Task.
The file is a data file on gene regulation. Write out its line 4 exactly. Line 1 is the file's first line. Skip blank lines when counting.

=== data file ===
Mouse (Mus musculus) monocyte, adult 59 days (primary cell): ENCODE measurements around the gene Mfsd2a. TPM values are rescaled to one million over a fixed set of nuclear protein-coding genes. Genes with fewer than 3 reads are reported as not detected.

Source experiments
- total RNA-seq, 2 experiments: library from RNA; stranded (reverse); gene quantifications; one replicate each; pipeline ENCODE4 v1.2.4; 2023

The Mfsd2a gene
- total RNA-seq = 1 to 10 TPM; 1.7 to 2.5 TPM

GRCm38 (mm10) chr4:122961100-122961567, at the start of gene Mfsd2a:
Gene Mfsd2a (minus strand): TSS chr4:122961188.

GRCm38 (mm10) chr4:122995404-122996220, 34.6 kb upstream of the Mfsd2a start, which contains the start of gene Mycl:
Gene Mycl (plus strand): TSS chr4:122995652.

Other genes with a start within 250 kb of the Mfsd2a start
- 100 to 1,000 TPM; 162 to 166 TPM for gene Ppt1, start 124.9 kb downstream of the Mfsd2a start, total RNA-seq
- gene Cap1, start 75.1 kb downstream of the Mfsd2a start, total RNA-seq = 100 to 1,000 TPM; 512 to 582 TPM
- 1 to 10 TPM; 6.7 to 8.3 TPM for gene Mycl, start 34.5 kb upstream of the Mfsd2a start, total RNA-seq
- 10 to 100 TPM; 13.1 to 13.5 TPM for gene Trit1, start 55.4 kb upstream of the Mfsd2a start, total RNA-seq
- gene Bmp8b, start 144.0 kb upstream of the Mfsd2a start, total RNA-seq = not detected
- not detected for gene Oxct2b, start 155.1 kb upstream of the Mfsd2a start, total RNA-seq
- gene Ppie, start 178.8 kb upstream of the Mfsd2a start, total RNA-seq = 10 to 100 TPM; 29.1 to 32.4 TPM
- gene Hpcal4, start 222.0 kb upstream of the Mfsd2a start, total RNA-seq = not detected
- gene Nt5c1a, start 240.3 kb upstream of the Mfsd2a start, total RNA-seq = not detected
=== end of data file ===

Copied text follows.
The Mfsd2a gene